On Norway’s internet frontier, the future is here — again

Svalbard is among the first places in Norway with a functioning 5G mobile network.

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A technician works to install 5G equipment in Longyearbyen. (Einar Jenssen)

Back in 2014, when the Norwegian telecom company Telenor finished laying fiber-optic cable in Svalbard, it temporarily placed the territory at the frontier of internet technology.

The cables made it possible to reach average internet connections of 50 megabits per second in and around Longyearbyen, Svalbard’s main settlement. They also enabled 4G mobile telephone service.

At a time when internet speeds averaged 18 Mbps globally, Svalbard, experts reckoned, was at least a decade ahead of the rest of the rest of the world.

[No matter where you live in Greenland, you can now get a 4G signal]

Such speeds are still zippy for a place as remote as Svalbard, but the rest of the world has caught up faster than expected; currently, the global average for broadband connections is 69 Mbps, according to the Speedtest Global Index; Norway, according to the same survey, now connects at an average speed of 112 Mbps.

4G, likewise, has long been the standard way for smartphones to connect to the internet. Now, the next big thing in internet technology is 5G, and Telenor is again planning to use Svalbard, together with nine other parts of Norway, as a proving ground before it introduces the service to customers in the eight countries in which it operates, likely next year.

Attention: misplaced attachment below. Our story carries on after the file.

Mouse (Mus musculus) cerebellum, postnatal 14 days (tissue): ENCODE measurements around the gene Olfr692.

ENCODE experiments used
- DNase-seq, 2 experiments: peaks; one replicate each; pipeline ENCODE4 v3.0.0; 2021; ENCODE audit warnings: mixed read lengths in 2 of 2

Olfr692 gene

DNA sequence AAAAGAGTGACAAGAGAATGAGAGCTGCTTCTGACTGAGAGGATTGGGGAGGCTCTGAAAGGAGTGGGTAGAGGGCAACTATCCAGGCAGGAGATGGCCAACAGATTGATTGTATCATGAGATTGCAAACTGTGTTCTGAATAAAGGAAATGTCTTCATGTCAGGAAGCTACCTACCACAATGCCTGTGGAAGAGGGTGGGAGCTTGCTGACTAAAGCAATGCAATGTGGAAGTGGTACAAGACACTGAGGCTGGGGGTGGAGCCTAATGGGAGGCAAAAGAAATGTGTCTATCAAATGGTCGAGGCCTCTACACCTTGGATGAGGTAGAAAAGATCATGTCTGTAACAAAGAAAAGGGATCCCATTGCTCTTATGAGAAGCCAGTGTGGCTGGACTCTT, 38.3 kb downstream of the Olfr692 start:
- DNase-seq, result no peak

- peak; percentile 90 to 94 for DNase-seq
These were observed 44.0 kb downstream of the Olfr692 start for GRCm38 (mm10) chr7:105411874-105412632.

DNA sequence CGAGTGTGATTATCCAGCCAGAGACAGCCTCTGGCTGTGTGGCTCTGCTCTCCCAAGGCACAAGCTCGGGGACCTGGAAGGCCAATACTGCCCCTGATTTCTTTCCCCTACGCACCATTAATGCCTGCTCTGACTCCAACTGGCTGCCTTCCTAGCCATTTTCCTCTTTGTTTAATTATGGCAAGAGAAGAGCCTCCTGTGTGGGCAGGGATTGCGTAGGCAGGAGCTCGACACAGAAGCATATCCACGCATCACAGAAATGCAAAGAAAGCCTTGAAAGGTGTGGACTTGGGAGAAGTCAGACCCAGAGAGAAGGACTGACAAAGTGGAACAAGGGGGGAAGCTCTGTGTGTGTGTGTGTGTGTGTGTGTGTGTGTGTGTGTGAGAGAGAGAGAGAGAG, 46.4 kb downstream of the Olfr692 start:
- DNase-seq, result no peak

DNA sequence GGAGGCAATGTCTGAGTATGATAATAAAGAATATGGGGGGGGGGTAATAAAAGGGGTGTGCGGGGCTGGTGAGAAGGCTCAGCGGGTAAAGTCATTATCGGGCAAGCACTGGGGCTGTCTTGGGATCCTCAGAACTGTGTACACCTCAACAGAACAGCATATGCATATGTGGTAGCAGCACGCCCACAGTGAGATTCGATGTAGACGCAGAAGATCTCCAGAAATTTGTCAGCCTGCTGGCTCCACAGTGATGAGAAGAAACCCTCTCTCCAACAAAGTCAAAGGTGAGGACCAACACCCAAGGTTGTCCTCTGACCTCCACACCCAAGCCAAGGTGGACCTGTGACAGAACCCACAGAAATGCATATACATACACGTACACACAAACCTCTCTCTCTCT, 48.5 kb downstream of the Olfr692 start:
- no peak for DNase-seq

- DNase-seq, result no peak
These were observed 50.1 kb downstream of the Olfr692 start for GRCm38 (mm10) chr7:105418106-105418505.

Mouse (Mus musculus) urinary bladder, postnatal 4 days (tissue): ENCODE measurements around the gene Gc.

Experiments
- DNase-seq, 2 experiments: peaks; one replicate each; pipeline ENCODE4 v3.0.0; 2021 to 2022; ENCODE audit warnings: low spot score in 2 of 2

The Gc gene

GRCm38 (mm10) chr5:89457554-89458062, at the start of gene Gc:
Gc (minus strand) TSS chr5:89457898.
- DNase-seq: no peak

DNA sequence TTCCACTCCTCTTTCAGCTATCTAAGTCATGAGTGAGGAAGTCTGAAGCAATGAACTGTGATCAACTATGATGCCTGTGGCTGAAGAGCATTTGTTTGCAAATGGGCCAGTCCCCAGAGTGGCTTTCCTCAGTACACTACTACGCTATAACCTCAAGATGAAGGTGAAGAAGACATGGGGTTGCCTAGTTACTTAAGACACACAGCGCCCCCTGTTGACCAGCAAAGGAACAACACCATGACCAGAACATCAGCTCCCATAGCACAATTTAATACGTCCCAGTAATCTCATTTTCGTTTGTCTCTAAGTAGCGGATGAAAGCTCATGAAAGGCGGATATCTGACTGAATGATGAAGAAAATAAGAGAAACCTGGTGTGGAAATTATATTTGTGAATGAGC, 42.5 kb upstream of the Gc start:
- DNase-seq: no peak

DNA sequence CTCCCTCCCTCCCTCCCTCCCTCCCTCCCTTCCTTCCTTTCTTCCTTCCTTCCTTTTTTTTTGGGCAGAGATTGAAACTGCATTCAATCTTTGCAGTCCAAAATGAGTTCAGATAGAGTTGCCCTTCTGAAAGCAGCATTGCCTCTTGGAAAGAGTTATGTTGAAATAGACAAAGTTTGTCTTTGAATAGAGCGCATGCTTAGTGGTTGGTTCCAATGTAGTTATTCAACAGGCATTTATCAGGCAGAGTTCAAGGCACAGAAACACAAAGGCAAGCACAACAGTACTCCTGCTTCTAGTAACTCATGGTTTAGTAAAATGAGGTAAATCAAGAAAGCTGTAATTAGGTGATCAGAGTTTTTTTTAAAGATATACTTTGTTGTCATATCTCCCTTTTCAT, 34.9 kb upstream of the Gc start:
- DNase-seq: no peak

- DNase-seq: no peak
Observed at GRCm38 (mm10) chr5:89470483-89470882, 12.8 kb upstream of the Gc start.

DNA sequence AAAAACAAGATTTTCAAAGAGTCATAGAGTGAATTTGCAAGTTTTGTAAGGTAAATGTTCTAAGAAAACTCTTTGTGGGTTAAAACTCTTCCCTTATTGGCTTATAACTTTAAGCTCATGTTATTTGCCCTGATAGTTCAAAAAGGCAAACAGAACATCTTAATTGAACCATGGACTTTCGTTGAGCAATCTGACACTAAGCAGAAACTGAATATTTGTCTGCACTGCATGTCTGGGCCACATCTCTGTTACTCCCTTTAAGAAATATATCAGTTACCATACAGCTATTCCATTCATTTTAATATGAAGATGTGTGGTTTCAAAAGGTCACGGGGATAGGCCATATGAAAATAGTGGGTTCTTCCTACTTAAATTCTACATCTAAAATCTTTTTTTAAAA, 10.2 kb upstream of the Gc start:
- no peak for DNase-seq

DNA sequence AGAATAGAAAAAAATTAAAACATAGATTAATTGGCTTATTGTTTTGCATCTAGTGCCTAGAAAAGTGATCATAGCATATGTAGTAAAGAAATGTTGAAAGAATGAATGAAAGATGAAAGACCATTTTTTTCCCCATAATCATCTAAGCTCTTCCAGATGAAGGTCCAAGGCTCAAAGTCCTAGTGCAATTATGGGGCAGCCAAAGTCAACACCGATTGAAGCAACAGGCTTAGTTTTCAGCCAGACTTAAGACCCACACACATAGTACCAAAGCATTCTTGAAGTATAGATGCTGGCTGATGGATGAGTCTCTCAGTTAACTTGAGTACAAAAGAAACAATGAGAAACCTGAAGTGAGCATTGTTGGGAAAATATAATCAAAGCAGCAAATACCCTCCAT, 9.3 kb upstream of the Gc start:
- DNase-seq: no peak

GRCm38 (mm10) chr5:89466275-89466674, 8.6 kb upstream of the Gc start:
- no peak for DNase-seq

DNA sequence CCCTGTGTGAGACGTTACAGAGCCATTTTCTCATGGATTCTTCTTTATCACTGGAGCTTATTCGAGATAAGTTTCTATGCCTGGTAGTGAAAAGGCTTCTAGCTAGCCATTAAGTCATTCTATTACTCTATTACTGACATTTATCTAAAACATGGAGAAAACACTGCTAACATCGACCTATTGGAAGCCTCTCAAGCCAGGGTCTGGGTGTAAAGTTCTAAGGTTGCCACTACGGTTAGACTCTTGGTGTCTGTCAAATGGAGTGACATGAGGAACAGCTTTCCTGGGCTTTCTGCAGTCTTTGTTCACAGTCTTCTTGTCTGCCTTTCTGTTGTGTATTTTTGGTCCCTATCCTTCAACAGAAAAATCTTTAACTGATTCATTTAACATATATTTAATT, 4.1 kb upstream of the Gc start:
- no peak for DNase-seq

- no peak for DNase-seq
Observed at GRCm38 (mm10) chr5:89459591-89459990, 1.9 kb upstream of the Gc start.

“Extreme weather conditions in remote locations populated by a small but industrious community makes Svalbard a dream test case for 5G,” Sigve Brekke, the president and CEO of Telenor Group, said in a statement.

A sign on the Svalbard coast where the fibre-optic cable to mainland enters the water warns ships not to cast anchor. (Erlend Bjørtvedt)

Svalbard has several advantages that make it an attractive place to test mobile and internet services. Longyearbyen, Svalbard’s main settlement, for example, is compact, and it has about 100 businesses of varying sizes and internet needs.

More important for Telenor as it tests its 5G network, however, will be Svalbard’s natural features. One of the technology’s big selling points is that it allows a high rate of data transfer, allowing things like cars, household appliances and scientific equipment to communicate with each other. But, if the technology to live up to its promise, network operators must be able to provide stable connections, regardless of climate or terrain.

Telenor believes that Svalbard, with its glaciers, mountains, fjords and tundra, is just the right place for this, explaining that it provides the “ideal location for testing its new technology.” And likely the next as well.

Uncertain about what 5G is? The video below, published in 2018, provides an overview of the basics.